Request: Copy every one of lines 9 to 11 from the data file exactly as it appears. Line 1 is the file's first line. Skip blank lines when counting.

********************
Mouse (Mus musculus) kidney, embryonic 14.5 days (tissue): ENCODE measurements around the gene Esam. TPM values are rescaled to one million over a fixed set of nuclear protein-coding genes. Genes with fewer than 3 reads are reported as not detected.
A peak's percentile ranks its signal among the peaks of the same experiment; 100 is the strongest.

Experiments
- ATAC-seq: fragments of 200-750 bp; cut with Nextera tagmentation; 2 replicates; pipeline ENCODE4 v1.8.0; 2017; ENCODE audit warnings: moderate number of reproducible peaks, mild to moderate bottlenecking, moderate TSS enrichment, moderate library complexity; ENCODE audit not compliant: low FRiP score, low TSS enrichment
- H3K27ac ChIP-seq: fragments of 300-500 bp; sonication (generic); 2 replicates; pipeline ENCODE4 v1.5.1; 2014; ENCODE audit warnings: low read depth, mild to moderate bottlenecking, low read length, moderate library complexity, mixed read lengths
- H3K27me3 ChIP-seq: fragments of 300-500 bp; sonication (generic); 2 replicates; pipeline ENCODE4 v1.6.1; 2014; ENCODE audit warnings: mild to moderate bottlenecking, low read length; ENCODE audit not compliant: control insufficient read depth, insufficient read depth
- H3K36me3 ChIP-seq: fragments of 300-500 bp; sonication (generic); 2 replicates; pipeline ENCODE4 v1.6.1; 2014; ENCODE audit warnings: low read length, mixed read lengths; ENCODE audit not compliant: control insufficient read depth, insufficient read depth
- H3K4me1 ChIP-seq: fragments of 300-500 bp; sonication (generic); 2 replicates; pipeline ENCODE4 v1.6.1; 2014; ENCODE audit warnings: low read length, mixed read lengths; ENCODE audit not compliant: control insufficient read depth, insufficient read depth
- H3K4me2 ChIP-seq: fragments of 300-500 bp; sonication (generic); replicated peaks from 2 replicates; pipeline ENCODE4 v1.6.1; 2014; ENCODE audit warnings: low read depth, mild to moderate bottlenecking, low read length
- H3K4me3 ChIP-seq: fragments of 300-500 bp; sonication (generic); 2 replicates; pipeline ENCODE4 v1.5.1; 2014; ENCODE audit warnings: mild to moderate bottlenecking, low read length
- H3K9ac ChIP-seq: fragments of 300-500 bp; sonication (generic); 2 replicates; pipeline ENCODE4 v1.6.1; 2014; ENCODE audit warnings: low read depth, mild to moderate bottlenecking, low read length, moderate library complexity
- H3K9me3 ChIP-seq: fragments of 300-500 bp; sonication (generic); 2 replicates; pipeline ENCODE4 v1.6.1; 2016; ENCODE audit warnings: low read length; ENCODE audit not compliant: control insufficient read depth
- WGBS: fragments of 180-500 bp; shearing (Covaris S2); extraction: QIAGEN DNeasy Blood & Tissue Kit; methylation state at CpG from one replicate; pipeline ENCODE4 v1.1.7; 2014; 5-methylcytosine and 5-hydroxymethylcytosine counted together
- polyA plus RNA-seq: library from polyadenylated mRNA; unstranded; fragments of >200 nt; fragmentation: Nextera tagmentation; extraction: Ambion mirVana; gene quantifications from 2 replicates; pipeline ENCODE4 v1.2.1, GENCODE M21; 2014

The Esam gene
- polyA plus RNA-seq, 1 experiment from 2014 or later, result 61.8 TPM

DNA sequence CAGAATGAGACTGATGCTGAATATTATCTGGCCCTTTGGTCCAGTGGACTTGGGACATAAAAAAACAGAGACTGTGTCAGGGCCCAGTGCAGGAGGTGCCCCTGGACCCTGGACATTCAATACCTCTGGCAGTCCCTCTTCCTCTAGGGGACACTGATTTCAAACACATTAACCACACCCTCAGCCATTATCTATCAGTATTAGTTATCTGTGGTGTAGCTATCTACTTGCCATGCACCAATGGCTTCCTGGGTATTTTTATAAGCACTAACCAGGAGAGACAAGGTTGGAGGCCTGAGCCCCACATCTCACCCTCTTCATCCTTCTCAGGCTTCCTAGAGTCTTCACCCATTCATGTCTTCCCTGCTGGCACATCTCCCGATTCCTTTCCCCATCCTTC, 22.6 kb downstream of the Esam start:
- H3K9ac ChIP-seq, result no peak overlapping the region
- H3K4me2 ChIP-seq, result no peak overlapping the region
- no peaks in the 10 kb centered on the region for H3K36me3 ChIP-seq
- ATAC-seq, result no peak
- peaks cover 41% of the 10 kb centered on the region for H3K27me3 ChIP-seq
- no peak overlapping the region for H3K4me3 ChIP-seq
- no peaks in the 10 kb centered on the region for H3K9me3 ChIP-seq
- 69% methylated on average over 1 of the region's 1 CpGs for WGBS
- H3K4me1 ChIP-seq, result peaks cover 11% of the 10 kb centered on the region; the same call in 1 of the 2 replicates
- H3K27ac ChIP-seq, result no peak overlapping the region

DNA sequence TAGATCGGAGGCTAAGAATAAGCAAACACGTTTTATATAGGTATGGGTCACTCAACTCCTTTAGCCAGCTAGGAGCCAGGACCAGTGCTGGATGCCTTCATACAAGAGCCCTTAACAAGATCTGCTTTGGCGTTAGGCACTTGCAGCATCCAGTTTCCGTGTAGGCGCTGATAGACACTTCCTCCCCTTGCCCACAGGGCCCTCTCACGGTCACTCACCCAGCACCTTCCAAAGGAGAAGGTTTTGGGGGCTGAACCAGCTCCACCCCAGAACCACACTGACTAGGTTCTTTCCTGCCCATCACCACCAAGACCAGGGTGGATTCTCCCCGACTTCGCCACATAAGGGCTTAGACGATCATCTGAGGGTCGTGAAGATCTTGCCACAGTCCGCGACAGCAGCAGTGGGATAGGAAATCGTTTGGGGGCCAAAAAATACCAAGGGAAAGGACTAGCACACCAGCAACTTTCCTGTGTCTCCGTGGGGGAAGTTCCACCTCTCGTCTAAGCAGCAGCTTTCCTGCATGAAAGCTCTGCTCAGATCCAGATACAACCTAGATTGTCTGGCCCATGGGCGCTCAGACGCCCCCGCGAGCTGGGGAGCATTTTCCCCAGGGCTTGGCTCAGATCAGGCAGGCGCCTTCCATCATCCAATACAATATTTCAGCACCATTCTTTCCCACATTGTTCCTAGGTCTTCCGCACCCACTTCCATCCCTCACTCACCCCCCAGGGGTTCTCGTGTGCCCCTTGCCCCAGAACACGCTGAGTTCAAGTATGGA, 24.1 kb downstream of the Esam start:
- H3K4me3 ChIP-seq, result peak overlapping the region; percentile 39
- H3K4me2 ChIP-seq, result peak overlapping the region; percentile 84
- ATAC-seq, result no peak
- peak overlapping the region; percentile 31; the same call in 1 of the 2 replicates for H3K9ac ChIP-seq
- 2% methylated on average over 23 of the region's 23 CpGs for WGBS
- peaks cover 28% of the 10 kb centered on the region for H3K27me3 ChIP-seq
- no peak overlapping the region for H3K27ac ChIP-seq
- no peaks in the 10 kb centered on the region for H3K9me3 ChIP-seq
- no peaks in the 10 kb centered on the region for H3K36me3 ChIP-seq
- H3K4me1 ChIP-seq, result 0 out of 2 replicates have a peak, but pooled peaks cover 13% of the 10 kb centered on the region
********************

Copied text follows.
- H3K4me2 ChIP-seq: fragments of 300-500 bp; sonication (generic); replicated peaks from 2 replicates; pipeline ENCODE4 v1.6.1; 2014; ENCODE audit warnings: low read depth, mild to moderate bottlenecking, low read length
- H3K4me3 ChIP-seq: fragments of 300-500 bp; sonication (generic); 2 replicates; pipeline ENCODE4 v1.5.1; 2014; ENCODE audit warnings: mild to moderate bottlenecking, low read length
- H3K9ac ChIP-seq: fragments of 300-500 bp; sonication (generic); 2 replicates; pipeline ENCODE4 v1.6.1; 2014; ENCODE audit warnings: low read depth, mild to moderate bottlenecking, low read length, moderate library complexity